Showing posts with label scholarly studies. Show all posts
Showing posts with label scholarly studies. Show all posts

Friday, October 6, 2017

Do We All Need to Become Scholars?

This is a response to Richard Bushey's post here. I highly recommend you read his post first. Here I'll give you a few minutes.



Okay, ready? Let's talk about why I disagree with him. Here's the first sentence wherein I think Richard has really gone awry, "A possible resolution to this problem is to start doing real scholarship." Particularly the wording, "real scholarship." What kind of career are you involved in right now? If you regularly read my blog you'll know that I'm in the military. When I read "real scholarship" I think consistent, long-term studies. I think reading original sources in the original languages of those sources. I think there's no way that I have time to seriously devote myself to "real scholarship" at this time except in small chunks when I'm taking a college class. I would rephrase this as, "A possible resolution to this problem is to start being more scholarly." I have no problem with the conclusion being, let's work hard to be smarter on a particular subject (particularly when one enters the arena to defend that subject). In order to illustrate why I think Richard is wrong I made some graphics about how I see the world of Christianity divided up:

I realize there are definitely more subdivisions that this, but I feel like I captured all the relevant sections in this. There are certainly LOTS of Christian scholars, and I do honestly have a goal of someday being a professor and being considered a scholar. Authors, I think, are often more keenly aware of this distinction when they write. If you go to a bookstore and pull a book off the shelf on _____ topic. More than likely you're reading a popular-level book on _____ topic. If you go to a college bookstore, the opposite is true; you'll more than likely be reading a scholarly text on _____ topic. This graphic is what I feel Richard is trying to push:

And here is a more balanced proposal that I'd offer:

Now, before Richard rips my head off I want to point out an important distinction (one that I feel Richard didn't deal with at all). If we change our triangle to be behaviors as opposed to people it will look very different, and it'd be one that I'd be more inclined to agree with.

I think all Christian apologists would agree that the bottom tier is something people shouldn't do. In fact, it denies some biblical instructions "... always being ready to make a defense to everyone who asks you to give an account for the hope that is in you ..." (1 Pet 3:15b). And, I agree with Richard that merely memorizing answers to skeptics' questions or giving generic, basic arguments for the Christian faith is not the best. However, I'd argue that not everyone is cut out for true scholarly studies. As I started this off with, for many of us scholarly studies runs secondary to the rest of our busy lives. Let's look at a prominent scholar who also works tirelessly in the field of Christian apologetics. Dr. William Lane Craig has been a scholar since 1971 (that's ~46 years, longer than I've been alive!), he has a B.A. two M.A.s, a PhD, and a D.Theo. He's been published over 234 times (only about a third of which would be considered "popular level" [source])! Don't get me wrong, I have great respect for Dr. Craig and all the great work he does as a scholar and as a Christian apologist. But do I really think that ANY of my readers can get to that level? Maybe one of you but certainly not all of you, not me, and probably not Richard himself (though he might be on track). This is the sign of life-long devotion to scholarship. We would do well to emulate him. But, if you're shooting for and expecting that, you're probably going to be disappointed. I'm aiming for a much more modest goal. I want to become a military chaplain and then retire to a small college philosophy professorship (or associate professorship).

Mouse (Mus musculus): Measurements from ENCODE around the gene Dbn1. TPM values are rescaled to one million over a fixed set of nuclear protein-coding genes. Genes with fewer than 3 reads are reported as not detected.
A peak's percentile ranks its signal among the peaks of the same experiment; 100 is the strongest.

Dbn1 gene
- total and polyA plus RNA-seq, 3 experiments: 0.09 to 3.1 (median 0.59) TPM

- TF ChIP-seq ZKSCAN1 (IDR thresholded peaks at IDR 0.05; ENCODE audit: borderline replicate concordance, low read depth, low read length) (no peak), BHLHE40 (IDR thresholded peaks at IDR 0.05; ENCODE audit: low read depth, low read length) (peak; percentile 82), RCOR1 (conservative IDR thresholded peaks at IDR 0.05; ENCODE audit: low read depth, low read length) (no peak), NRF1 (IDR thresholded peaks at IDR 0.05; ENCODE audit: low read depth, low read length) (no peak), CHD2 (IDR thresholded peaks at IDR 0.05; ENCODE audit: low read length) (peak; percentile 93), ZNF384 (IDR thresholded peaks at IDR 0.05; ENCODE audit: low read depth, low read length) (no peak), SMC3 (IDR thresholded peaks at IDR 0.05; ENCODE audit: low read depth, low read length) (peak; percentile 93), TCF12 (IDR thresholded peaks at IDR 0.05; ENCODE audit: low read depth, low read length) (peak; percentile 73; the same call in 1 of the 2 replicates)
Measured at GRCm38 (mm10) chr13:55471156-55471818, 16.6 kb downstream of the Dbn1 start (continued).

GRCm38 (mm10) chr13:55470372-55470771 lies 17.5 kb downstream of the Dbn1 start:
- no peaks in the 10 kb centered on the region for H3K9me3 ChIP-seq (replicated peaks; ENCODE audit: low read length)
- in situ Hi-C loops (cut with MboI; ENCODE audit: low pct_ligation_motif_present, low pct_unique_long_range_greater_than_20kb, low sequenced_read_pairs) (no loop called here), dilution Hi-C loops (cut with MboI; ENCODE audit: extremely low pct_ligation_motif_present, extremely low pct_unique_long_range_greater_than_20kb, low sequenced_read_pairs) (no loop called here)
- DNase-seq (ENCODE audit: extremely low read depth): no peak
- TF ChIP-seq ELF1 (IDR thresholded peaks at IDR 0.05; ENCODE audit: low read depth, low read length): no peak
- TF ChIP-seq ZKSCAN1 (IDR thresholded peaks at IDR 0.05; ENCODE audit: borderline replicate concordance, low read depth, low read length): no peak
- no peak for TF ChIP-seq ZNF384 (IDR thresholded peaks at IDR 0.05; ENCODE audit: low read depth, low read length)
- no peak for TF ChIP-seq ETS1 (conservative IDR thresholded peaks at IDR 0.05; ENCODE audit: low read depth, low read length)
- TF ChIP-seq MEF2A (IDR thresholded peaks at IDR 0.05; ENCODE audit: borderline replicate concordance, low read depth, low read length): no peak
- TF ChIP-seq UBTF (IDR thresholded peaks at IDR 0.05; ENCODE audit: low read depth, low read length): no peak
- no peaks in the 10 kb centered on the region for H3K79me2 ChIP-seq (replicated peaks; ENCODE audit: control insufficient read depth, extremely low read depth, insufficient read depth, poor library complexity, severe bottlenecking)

One other key point that I disagree with Richard on is this: thinking purely from a practical perspective with regards to apologetics. In fact, I completely agree with Greg Koukl's points in Tactics (available on Amazon) that there is not enough focus on the practical perspective in the field of Christian apologetics. He says, "These three skills — knowledge, an accurately informed mind; wisdom, an artful method; and character, an attractive manner — play a part in every effective involvement with a nonbeliever." He goes on to say this and it's something that I think Richard seems to be completely missing, "The second skill, tactical wisdom, is the main focus of this book." A practical perspective is what many are missing!

What do I think we should do? I think we should all study harder. We should all study arguments from people with whom we'll (probably) disagree. We should devote more time than we already are doing these kinds of scholarly activities. All in all, I don't really disagree with Richard, we need more Christian scholars. But, as Koukl says, I think we also need more, better diplomats -- ambassadors for Jesus Christ.